Graham’s account ends in 1972, but the story he tells has continued to unfold with inexorable logic. As the 70’s progressed, the pro-quota forces captured not only the administrative agencies and (often) the courts but the entire rhetoric of civil rights. As Graham himself notes, it soon became de rigueur even to belittle the heroic achievements of Phase I. Thus the black historians Mary Berry and John Blassingame, in The Struggle for Black Equality (1 982), dismissed the Civil Rights Acts of 1964 and 1965 in three sentences, observing that “political action did not improve the overall black condition,” while another historian of the period claimed that the civic gains won in the 50’s and 60’s had been purchased at the price of widespread economic failure. (In fact, a majority of blacks entered the American middle class in relatively few years.)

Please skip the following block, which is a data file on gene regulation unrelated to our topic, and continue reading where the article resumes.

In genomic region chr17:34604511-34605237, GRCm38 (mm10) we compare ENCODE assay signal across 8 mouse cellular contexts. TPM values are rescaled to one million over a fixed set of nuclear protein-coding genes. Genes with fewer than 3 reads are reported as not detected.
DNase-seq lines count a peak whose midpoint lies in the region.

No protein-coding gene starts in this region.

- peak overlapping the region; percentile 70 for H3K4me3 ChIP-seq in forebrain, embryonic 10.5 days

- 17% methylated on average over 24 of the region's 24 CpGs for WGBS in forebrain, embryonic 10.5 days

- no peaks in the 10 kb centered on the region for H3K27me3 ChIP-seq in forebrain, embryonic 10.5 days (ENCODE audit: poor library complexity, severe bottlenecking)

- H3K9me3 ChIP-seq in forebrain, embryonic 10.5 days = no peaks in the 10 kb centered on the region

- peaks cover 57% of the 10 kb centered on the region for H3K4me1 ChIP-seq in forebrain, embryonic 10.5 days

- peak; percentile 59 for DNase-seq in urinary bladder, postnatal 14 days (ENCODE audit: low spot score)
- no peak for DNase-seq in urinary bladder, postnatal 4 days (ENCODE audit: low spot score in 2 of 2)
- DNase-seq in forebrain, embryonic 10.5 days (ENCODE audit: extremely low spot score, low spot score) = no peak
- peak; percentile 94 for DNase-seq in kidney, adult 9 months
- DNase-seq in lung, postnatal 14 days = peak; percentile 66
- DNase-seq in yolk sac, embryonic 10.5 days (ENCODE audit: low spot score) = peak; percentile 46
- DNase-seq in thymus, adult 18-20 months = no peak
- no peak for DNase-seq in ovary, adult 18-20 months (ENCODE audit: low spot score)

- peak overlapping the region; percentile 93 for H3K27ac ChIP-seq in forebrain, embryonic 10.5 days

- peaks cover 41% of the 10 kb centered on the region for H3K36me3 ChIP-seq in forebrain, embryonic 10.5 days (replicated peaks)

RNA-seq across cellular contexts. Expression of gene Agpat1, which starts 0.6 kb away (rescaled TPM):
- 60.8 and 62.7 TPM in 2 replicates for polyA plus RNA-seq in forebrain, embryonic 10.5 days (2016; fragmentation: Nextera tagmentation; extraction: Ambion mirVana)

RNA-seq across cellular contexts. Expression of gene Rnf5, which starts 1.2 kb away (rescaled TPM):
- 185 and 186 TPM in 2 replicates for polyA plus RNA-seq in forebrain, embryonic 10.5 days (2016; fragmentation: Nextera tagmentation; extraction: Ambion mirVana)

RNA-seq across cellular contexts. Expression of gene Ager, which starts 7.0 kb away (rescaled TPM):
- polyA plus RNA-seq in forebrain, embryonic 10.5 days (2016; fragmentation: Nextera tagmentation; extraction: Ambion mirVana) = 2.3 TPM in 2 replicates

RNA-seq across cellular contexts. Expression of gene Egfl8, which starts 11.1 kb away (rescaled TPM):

With the advent of the Reagan presidency, an effort was mounted at last to restore federal civil-rights agencies to the original purposes for which they were brought into existence—fighting discrimination. Although the administration was promptly denounced for trying to move the country back to the era of institutionalized racism, the truth is that it was acting in concert with the beliefs of the vast majority of the American people, including many blacks. With extraordinarily few exceptions, Americans in general supported Phase I of the civil-rights revolution. They were also in favor of “soft” affirmative-action programs that would help ensure equality of opportunity. They have never been willing, however, to accept “hard” affirmative action in the form of racial preferences, reverse discrimination, and quotas.